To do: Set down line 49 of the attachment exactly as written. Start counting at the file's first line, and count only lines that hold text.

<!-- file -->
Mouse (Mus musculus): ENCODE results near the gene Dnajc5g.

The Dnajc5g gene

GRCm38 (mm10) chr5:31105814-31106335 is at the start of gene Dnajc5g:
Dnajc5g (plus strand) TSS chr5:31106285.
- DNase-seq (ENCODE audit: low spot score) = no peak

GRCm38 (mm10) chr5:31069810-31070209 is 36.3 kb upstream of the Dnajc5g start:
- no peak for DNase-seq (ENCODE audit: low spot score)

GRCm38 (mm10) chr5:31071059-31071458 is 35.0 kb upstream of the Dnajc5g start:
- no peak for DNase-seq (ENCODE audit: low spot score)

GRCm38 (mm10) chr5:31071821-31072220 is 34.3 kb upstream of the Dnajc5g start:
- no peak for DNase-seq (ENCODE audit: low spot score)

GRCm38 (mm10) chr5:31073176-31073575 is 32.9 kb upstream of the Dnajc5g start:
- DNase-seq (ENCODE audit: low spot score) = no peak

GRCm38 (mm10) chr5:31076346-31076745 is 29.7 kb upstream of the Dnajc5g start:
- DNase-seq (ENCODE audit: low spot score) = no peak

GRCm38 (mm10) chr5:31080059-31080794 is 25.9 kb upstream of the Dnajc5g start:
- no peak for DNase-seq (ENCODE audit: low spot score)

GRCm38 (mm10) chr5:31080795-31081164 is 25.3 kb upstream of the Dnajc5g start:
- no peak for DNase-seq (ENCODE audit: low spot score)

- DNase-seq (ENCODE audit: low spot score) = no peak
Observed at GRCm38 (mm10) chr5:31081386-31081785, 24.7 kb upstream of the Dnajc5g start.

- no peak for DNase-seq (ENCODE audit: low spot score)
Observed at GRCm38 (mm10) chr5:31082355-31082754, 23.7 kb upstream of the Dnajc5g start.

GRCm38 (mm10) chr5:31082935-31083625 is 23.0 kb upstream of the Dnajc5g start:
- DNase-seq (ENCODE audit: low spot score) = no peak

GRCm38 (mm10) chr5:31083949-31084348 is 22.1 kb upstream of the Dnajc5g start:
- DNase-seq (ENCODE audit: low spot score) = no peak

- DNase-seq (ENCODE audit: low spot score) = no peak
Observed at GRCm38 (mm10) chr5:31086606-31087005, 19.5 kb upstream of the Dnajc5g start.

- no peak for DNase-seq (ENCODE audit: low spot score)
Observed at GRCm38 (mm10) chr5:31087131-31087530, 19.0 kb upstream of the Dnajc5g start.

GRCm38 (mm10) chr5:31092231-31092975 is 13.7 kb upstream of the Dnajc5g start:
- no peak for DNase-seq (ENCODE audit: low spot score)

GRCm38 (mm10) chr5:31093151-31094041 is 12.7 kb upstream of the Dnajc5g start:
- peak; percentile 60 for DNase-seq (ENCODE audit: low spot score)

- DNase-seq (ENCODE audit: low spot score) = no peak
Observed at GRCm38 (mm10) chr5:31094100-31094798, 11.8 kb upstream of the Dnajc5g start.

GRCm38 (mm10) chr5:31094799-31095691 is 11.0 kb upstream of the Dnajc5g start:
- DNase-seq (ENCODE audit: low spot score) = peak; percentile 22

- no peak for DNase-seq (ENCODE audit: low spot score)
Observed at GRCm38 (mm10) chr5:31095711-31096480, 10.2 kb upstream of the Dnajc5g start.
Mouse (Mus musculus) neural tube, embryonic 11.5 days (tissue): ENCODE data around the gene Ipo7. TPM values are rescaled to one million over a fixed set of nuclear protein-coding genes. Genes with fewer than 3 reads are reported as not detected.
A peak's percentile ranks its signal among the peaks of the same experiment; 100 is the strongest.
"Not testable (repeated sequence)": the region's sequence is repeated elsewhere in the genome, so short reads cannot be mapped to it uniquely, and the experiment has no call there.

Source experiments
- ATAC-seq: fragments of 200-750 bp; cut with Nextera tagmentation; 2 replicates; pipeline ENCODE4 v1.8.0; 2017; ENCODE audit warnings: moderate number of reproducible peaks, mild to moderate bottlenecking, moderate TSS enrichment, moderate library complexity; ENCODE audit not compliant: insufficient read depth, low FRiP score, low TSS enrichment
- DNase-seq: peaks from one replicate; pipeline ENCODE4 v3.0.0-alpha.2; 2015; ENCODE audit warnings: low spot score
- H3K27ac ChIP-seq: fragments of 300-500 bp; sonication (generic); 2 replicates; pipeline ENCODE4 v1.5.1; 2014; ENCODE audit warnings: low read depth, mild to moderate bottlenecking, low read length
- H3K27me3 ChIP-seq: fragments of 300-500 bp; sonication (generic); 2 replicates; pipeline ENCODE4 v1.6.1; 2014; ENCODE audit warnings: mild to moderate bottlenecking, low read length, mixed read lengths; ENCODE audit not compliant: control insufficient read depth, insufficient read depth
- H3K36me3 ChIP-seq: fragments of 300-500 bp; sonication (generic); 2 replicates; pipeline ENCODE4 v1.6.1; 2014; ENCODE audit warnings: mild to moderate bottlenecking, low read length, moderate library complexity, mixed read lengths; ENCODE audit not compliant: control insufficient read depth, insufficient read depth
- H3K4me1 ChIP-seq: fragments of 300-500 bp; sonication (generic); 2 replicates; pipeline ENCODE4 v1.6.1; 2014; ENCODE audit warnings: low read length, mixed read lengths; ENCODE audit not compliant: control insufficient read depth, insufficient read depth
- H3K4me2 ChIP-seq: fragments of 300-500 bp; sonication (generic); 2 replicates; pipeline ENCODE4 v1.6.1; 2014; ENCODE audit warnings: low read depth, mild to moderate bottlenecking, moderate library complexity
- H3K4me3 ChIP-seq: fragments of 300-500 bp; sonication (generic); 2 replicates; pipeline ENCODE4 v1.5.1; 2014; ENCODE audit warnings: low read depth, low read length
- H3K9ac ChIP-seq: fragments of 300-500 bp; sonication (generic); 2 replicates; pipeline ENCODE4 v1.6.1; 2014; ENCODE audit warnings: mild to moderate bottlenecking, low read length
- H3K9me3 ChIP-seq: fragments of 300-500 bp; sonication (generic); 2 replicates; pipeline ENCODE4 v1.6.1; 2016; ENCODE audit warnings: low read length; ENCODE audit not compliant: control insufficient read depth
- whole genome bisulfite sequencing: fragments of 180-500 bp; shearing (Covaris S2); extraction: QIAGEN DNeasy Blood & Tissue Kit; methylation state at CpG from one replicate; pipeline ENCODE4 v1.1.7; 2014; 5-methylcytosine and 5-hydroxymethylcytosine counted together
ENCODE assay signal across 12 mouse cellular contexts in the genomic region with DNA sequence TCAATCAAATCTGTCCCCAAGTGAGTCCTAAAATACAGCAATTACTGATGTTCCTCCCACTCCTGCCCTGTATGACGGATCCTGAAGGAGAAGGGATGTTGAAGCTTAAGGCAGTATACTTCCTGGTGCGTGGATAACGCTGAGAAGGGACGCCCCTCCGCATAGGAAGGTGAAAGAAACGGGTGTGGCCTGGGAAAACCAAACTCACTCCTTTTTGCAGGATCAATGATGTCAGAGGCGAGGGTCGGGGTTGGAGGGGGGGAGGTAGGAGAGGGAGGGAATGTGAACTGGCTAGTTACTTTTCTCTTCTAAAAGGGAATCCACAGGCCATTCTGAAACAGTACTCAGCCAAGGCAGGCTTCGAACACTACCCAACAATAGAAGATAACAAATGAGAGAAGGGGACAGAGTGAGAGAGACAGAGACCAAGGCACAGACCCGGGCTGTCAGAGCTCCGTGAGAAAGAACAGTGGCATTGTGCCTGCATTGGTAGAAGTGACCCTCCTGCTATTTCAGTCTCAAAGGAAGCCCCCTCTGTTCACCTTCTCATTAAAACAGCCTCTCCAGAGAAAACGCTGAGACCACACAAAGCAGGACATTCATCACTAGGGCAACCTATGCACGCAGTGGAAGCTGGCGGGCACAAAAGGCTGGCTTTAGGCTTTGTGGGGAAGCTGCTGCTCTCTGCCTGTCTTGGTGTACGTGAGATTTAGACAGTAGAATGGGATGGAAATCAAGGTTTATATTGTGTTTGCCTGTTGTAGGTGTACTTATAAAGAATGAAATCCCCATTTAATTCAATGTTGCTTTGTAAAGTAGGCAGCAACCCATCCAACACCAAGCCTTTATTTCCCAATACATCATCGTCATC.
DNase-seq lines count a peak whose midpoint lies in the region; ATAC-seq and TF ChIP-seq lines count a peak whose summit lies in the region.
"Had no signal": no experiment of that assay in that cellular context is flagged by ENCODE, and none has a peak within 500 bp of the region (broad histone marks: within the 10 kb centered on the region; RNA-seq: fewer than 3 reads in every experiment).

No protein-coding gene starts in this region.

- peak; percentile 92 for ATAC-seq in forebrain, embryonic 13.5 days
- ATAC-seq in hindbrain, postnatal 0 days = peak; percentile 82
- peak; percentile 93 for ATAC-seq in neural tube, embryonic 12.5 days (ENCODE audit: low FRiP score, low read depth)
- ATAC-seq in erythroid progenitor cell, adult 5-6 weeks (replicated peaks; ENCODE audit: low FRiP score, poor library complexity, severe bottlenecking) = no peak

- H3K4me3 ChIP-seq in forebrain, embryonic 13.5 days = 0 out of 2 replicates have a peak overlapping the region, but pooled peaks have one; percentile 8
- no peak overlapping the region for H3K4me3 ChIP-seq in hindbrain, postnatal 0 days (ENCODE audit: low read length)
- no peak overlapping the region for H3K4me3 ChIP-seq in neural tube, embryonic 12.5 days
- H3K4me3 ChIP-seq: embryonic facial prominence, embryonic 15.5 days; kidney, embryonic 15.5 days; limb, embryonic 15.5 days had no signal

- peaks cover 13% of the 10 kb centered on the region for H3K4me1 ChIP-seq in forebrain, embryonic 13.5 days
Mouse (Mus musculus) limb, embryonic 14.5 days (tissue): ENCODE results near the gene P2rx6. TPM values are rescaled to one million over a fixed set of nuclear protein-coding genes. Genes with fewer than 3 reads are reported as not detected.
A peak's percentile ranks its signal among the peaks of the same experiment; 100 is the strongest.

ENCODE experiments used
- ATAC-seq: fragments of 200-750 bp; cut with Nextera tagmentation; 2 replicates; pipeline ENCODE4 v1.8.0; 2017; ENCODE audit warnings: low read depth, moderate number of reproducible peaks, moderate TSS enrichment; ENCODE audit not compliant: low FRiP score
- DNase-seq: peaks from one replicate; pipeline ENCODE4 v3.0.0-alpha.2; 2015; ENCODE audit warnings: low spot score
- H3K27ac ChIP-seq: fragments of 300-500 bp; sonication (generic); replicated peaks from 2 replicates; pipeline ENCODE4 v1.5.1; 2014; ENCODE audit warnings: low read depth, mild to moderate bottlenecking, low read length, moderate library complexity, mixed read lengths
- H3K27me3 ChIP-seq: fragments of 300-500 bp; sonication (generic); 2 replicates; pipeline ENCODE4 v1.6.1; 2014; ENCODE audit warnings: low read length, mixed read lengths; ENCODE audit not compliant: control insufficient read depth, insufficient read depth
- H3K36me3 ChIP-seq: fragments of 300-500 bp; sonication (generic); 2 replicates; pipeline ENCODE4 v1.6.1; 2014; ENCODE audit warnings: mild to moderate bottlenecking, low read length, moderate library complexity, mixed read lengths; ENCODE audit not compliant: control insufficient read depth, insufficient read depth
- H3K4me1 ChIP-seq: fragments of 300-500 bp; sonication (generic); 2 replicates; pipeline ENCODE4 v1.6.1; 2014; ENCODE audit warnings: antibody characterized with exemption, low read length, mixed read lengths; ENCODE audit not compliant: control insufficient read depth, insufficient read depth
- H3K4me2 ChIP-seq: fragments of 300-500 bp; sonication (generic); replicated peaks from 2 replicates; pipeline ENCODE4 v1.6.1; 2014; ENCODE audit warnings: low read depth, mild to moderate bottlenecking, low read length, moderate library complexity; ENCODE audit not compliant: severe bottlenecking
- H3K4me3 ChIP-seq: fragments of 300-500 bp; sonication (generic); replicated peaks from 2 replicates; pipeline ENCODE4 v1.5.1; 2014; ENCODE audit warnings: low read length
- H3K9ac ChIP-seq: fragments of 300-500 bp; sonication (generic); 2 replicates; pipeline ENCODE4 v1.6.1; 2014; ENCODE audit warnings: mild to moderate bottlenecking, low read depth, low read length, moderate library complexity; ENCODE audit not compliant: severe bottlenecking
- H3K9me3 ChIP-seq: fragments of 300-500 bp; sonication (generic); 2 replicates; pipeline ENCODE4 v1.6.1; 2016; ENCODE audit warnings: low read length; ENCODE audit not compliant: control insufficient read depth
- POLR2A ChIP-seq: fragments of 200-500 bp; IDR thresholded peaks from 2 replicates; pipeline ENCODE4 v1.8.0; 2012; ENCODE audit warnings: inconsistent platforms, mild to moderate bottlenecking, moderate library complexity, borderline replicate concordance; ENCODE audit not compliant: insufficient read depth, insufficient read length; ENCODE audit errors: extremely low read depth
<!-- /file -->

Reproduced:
- H3K27me3 ChIP-seq: fragments of 300-500 bp; sonication (generic); 2 replicates; pipeline ENCODE4 v1.6.1; 2014; ENCODE audit warnings: mild to moderate bottlenecking, low read length, mixed read lengths; ENCODE audit not compliant: control insufficient read depth, insufficient read depth